Gonzalez missed just two games and played in 270 in his regular-season career. That's incredible at a position that is so physically demanding and that has worn down players in a hurry. Most tight ends have small windows of greatness. Ditka never cracked 500 receiving yards in his final eight seasons after a torrid four-year start. Winslow only had six seasons where he played in double-digit games. Todd Christensen was incredible from 1982 to 1987 when he was 26 to 31 years old, but had 305 total yards in the other seasons of his career. Ozzie Newsome never again averaged 30 yards per game after turning 30.
Gonzalez fought off Father Time with the best of them at any position. Gonzalez went to Atlanta in 2009 for his age-33 season and he played there through his age-37 season in 2013. In that Atlanta stint Gonzalez caught 409 passes. Only two other players in NFL history caught more than 400 passes after their age-33 season: Tim Brown had 414 and the incomparable Jerry Rice had 729. Forget just tight ends -- Gonzalez is one of the most prolific "old receivers" in NFL history. The closest tight end to Gonzalez's late production is of course Gates, who has 285 catches since he turned 33 in 2013. Gates remains a free agent and may end up retiring if he doesn't re-sign with Los Angeles.
We're making a lot of specific old-man production, but Gonzalez also ranks seventh in NFL history in catches before a player's age-30 season with 648. The only tight end to beat him was Witten (696), who never cracked 10.0 yards per reception again after he turned 33 in 2015.
Maybe Gonzalez would not be the favorite choice at tight end in a pick-up game with every other legend available, but for the Hall of Fame, he absolutely had a first-ballot type of career. If he has to wait, then the voters are simply disrespecting the position.
Ed Reed: Football's Genius
Ed Reed played safety for 12 seasons, but he had a mind for offense that could rival any defender. Some defenders get the "quarterback on the field" label, but Reed truly played that way. Even with quarterbacks always trying to be aware of where Reed was, he would read the play correctly and swoop in for the interception, sometimes with the grace of a wide receiver. With the ball in his hands, Reed's intention was always to score, even if it meant trying an ill-advised lateral to a teammate.
Reed was not a fan of taking a knee in the end zone for a touchback on a pick. In 2008, Reed had the longest interception return in NFL history when he took a pass back 107 yards for a score against the Eagles. He broke the record that had been held by … Ed Reed, who had a 106-yard pick-six in 2004 against the Browns. His eagerness to score with the ball in his hands helped Reed set an NFL record with 1,590 interception return yards.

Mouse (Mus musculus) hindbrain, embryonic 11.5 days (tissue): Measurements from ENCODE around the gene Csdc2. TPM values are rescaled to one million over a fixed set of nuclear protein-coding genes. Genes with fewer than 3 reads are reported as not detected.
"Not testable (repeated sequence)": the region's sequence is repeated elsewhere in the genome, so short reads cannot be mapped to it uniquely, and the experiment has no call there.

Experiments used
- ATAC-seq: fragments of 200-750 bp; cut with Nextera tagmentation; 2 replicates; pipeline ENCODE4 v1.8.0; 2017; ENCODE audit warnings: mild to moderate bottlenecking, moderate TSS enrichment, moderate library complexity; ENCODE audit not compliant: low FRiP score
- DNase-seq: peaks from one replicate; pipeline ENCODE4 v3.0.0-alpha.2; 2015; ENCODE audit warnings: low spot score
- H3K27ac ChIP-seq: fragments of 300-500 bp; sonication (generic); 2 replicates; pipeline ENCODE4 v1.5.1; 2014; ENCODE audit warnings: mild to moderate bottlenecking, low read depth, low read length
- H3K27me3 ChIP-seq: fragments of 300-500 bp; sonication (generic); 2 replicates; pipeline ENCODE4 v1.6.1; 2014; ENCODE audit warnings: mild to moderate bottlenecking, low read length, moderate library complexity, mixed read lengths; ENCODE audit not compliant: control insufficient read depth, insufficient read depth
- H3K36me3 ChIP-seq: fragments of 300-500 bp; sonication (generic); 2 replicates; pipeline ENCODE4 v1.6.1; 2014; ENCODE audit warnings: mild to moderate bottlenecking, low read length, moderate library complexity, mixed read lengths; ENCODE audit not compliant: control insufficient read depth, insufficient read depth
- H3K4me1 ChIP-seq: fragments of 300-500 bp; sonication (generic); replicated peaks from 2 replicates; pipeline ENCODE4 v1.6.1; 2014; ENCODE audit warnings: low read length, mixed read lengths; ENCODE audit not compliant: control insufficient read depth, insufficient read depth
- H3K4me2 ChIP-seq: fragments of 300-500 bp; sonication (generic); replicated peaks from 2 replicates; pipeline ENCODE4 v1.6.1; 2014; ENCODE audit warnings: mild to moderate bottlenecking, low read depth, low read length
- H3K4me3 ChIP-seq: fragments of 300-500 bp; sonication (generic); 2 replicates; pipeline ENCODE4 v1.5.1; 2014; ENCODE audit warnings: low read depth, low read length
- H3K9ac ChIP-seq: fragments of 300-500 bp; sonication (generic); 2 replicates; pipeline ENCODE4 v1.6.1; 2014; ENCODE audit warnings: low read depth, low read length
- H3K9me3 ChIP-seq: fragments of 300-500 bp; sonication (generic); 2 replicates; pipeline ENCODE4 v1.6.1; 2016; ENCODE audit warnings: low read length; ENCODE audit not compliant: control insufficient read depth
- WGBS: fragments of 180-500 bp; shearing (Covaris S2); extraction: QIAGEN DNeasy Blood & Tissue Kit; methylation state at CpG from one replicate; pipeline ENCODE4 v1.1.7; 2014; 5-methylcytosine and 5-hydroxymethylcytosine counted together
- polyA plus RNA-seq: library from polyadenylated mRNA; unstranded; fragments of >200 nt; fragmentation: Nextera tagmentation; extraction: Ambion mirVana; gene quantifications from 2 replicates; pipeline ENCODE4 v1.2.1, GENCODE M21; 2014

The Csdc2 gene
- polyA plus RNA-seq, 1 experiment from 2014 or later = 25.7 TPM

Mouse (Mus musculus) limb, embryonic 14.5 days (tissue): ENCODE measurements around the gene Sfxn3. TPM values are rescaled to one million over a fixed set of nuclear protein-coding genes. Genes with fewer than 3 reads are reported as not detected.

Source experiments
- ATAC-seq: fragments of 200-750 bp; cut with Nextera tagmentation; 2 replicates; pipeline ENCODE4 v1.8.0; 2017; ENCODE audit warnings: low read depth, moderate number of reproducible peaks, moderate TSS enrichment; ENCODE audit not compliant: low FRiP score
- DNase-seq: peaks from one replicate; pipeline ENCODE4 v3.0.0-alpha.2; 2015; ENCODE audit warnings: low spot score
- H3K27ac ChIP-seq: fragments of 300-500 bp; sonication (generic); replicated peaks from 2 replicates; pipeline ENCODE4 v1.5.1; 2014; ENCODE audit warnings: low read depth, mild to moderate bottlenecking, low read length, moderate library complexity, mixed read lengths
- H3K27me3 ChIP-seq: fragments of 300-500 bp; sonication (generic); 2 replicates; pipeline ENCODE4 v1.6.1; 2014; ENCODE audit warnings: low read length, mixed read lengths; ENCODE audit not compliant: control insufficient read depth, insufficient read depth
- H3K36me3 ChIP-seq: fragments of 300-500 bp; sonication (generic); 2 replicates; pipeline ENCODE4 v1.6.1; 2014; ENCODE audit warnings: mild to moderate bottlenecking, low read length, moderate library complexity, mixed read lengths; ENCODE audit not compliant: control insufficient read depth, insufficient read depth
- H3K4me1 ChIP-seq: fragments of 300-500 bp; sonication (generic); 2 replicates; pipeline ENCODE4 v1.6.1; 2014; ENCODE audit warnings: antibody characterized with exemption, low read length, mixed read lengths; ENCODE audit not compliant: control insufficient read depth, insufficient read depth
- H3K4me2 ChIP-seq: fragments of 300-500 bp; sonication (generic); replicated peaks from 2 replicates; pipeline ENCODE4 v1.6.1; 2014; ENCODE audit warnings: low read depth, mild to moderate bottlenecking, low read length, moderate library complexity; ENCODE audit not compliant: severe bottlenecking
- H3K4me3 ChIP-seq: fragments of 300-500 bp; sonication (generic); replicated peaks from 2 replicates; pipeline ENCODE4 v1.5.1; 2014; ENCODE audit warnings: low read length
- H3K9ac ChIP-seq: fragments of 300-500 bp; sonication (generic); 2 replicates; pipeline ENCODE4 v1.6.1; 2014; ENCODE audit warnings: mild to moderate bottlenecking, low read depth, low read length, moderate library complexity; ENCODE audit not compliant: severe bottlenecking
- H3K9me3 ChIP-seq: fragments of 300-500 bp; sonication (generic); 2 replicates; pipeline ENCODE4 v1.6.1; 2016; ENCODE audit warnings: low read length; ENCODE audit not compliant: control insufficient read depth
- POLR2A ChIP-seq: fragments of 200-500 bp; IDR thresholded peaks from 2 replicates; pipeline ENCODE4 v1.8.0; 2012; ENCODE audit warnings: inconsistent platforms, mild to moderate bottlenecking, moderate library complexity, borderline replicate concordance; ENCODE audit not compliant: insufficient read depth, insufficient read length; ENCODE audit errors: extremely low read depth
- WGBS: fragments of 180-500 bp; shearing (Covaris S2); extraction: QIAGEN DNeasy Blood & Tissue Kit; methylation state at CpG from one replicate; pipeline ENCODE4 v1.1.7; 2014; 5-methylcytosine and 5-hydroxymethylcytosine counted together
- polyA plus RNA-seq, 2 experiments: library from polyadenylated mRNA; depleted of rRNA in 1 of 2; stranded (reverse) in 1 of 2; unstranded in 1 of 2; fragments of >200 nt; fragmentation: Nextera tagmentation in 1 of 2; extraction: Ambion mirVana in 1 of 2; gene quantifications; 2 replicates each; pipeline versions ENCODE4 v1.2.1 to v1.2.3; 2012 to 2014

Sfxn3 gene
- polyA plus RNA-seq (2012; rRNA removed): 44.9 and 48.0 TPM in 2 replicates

Reed's 64 interceptions are 13 more than any player who has entered the league in the 32-team era (since 2002). It could be a long time before that number is surpassed, if it ever is in this era of safer passing. Reed and Everson Walls are the only players ever to lead the league in interceptions three times. Reed is tied for the postseason record with nine interceptions, so he made his mark in January too. He won his only Super Bowl with the Ravens in 2012 and was voted first-team All-Pro five times in his 11 seasons in Baltimore.
We talked about tight ends being disrespected by the Hall of Fame, but Reed figures to only be the 10th pure safety in Canton. None have gone first ballot since Ken Houston in 1986. If Reed is not a first-ballot lock at safety, then no one is.
Champ Bailey: The Trade Champion
In 2004, Football Outsiders was going into its second season of NFL coverage. I had not heard of it yet, but I have to wonder if there was a post about the time Washington traded a four-time Pro Bowl cornerback in his prime and the 41st pick in the draft to Denver for a running back. That seems preposterous now, and I can only hope that sites like this one have informed teams to stop going bananas for backs, though the 2018 offseason scares me that it hasn't. This really happened though when the Redskins packaged Champ Bailey and that high pick (used on Tatum Bell, a running back) to Denver for Clinton Portis.
Portis was special, but Denver knew its system could survive with any back. The defense needed help in the secondary after Peyton Manning shredded the Broncos in the 2003 playoffs. Unfortunately, he did the same in 2004 with Bailey and John Lynch in town, but Bailey peaked with Denver, making three straight All-Pro teams. Perhaps the most famous play of Bailey's career came in the 2005 playoffs against New England. Bailey picked off Tom Brady and raced 100 yards before Ben Watson knocked him out of bounds at the 1-yard line, barely escaping a fumble through the end zone. That play helped the Broncos reach the AFC Championship Game, where they lost to Pittsburgh.